This Earth Day, celebrate the Year of Clean Water

Original post by EGLE on April 20, 2023. Link to original article at bottom


Gov. Whitmer has proclaimed the Year of Clean Water in honor of the 50th anniversary of the Federal Clean Water Act.

Lake with boat launch at sunset

So, this Earth Day, MI Environment is highlighting 13 ways to learn about and get involved in improving the quality and health of Michigan’s rivers, streams, lakes, wetlands and watersheds.

  1. Learn how to identify and report invasive species that threaten Michigan’s land and water.
  2. Protect our inland lakes by becoming a Shoreland Steward.
  3. Learn about E. coli in our surface waters and check out EGLE’s E. coli Pollution and Solution Mapper to find out what can be done to address this water quality challenge.
  4. Find out what watershed you live in and what nearby water quality looks like. See if your watershed has a watershed management plan that you can contribute to.
  5. Check out Beach Guard for water quality information and Great Lakes Beach Hazards for swimming hazards so that you know when and where it’s safe to swim this summer.
  6. Don’t dump old medications down the drain or flush them down the toilet! Instead, find a Household Drug Takeback Location or Event near you to dispose of them safely.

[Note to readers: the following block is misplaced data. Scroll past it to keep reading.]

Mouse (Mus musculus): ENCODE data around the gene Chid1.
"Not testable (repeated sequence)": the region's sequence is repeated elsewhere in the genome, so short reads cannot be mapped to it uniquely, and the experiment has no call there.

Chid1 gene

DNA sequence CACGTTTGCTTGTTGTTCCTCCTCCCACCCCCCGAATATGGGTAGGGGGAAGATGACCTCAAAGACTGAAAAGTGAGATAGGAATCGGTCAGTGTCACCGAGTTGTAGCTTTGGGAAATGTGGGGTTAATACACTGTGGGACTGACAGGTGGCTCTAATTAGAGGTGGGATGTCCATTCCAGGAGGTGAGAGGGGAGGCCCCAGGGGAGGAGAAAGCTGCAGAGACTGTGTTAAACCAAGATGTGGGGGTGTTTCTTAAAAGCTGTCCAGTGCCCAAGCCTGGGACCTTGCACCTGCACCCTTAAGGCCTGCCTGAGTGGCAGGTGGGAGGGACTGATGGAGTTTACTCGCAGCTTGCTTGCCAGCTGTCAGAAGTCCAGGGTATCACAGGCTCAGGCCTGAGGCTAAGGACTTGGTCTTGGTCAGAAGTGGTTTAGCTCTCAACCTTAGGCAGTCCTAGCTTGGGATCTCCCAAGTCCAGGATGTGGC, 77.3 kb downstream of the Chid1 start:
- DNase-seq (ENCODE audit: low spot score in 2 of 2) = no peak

7. Be Septic Smart! Maintain your septic system to protect health and the environment.
  8. Learn about the most common type of pollution in our waterways – nonpoint source pollution – and how what you do at home and how you landscape can make a difference.
  9. Learn about Michigan’s 30-year Water Strategy to protect, manage, and enhance our waters.
  10. Become a Paddle Steward and learn how you can help protect the waterways you love while enjoying them from a kayak, canoe, or stand-up paddleboard.
  11. Learn about how wetlands protect us from flooding, provide homes for wildlife, improve water quality, and more. Find historic and current wetlands near you.
  12. Learn how water quality is monitored by EGLE. Find a local water quality monitoring effort that you can participate in, like the MiCorps Volunteer Stream Monitoring Program, the Cooperative Lake Monitoring Program, or the H20 Q Monitoring Program for students.
  13. Learn about Michigan’s “sixth Great Lake” – Groundwater! Find out how you can get involved in protecting it and share educational resources with teachers and students.



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